Dry, finely divided plant and animal tissues were oxidized by passage over hot copper oxide; the aqueous condensates were first distilled from potassium permanganate and then alone. If necessary, oxidation and distillation were repeated until there was no significant change in density. Densities were determined by a modification of the submerged magnetic float procedure, and the accuracy was one part per million. The specimens examined were practically all of the chief organs of cattle; yeasts; dairy products; and some parts of plants like corn and melons. The study is being extended to other biological specimens, normal and pathological.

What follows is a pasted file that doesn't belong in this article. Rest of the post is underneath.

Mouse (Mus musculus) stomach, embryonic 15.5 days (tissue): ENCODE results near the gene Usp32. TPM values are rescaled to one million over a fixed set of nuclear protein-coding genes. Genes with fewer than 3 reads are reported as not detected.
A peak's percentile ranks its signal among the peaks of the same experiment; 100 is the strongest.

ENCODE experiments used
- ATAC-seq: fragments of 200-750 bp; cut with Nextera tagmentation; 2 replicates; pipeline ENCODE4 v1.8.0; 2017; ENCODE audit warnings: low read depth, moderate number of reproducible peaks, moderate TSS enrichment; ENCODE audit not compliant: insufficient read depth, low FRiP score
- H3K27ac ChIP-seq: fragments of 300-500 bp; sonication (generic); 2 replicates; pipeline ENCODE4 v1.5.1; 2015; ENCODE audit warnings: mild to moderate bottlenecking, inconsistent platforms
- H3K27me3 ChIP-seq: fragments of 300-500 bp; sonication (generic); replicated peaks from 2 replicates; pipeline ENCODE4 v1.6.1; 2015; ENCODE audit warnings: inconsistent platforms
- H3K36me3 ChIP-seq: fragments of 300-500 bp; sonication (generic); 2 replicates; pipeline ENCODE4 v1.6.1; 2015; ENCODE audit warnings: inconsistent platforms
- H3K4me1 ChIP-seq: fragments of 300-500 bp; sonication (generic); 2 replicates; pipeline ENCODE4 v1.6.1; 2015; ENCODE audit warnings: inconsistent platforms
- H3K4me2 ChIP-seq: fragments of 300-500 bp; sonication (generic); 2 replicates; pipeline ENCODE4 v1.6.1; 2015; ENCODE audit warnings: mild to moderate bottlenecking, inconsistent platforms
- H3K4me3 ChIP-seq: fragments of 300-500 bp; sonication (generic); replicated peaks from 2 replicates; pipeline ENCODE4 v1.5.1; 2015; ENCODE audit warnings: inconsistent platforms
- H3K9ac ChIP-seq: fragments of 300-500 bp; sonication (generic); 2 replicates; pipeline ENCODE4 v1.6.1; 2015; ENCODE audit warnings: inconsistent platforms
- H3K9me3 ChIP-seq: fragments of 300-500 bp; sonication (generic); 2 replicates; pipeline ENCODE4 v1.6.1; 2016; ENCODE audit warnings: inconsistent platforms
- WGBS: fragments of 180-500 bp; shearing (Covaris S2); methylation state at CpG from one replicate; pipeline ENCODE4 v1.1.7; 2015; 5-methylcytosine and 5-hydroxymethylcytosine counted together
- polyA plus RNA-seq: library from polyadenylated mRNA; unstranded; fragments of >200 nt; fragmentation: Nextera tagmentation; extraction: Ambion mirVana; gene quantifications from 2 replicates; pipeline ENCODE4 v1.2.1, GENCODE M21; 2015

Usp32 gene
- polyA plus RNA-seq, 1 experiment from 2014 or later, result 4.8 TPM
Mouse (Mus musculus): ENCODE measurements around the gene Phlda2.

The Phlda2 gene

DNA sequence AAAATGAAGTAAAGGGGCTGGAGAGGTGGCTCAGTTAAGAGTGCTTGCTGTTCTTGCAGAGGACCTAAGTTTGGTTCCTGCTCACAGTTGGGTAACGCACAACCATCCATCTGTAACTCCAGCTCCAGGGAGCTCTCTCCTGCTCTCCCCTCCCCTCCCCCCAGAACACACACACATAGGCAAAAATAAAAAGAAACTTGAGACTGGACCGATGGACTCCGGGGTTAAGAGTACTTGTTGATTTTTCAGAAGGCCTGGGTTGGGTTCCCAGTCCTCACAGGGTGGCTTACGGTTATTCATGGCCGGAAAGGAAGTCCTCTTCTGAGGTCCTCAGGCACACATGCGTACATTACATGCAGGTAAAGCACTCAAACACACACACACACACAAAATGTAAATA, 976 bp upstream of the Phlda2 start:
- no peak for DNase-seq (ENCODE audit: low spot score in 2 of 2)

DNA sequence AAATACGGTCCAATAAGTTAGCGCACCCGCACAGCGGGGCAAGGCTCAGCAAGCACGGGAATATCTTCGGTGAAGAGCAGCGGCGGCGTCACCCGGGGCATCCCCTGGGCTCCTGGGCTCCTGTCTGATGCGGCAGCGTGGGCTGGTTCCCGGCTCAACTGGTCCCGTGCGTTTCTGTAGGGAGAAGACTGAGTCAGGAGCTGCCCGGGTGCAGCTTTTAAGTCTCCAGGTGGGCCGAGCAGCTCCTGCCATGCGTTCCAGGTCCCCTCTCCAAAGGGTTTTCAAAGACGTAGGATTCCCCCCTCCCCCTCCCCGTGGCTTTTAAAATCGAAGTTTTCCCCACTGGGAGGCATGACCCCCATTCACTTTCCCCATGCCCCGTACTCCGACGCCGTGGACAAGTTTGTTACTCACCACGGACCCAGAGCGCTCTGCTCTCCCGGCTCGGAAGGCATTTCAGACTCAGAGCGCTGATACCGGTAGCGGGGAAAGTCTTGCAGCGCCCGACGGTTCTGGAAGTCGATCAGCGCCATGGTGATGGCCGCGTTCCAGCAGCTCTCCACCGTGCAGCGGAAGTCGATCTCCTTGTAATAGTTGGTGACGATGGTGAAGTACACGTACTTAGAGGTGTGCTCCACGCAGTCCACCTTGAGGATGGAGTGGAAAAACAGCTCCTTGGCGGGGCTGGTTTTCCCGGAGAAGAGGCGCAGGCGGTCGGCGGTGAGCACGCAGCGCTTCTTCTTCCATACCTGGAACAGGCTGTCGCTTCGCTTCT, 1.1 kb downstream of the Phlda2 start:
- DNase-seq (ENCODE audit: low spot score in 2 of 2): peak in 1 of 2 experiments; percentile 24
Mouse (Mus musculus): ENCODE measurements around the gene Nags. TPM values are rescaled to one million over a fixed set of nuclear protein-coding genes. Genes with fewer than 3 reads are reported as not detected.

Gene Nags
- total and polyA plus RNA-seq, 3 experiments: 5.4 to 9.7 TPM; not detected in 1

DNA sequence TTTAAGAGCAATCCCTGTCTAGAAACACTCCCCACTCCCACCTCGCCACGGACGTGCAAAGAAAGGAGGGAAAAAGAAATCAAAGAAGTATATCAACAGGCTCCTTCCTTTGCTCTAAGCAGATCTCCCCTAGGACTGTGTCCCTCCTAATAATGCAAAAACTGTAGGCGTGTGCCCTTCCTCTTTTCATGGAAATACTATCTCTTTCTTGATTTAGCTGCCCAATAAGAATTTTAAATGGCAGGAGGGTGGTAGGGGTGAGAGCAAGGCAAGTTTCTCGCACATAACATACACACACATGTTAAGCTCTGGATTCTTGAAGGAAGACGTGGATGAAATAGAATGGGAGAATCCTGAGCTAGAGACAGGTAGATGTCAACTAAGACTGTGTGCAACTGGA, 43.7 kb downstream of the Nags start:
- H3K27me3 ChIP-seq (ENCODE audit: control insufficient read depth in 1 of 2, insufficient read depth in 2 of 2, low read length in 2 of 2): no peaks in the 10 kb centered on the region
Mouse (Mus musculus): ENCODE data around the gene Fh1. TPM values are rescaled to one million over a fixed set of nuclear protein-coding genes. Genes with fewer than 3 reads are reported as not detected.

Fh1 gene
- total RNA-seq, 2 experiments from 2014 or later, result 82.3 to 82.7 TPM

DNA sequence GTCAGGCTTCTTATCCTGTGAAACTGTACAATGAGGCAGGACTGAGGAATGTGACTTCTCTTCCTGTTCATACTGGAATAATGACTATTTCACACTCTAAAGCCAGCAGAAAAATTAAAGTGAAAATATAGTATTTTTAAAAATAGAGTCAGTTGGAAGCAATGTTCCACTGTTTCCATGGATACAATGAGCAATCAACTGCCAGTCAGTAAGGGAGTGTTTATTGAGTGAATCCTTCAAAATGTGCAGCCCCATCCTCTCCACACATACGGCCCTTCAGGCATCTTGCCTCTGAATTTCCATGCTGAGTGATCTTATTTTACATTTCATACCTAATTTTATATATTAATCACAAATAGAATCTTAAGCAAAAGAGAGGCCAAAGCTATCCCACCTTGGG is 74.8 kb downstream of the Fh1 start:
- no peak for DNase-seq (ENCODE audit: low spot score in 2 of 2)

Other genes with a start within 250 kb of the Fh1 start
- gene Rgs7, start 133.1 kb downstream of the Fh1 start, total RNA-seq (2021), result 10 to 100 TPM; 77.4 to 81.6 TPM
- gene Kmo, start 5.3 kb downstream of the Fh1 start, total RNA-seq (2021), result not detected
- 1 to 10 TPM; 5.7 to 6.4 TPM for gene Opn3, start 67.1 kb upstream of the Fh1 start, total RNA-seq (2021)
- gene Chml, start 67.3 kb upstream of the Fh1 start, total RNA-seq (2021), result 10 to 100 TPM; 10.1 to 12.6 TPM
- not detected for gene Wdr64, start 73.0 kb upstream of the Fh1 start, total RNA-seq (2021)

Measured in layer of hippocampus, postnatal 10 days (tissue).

Proceedings of the Iowa Academy of Science
©1935 Iowa Academy of Science, Inc.
Keil, H. L.; Ralston, A. W.; Kelley, M. T.; Catlin, W. E.; Jennings, W. H.; Straley, J.; and Gilman, H.
"Heavy Water Obtained by the Combustion of Dried Biological Specimens,"
Proceedings of the Iowa Academy of Science, 42(1), 122-122.
Available at: https://scholarworks.uni.edu/pias/vol42/iss1/47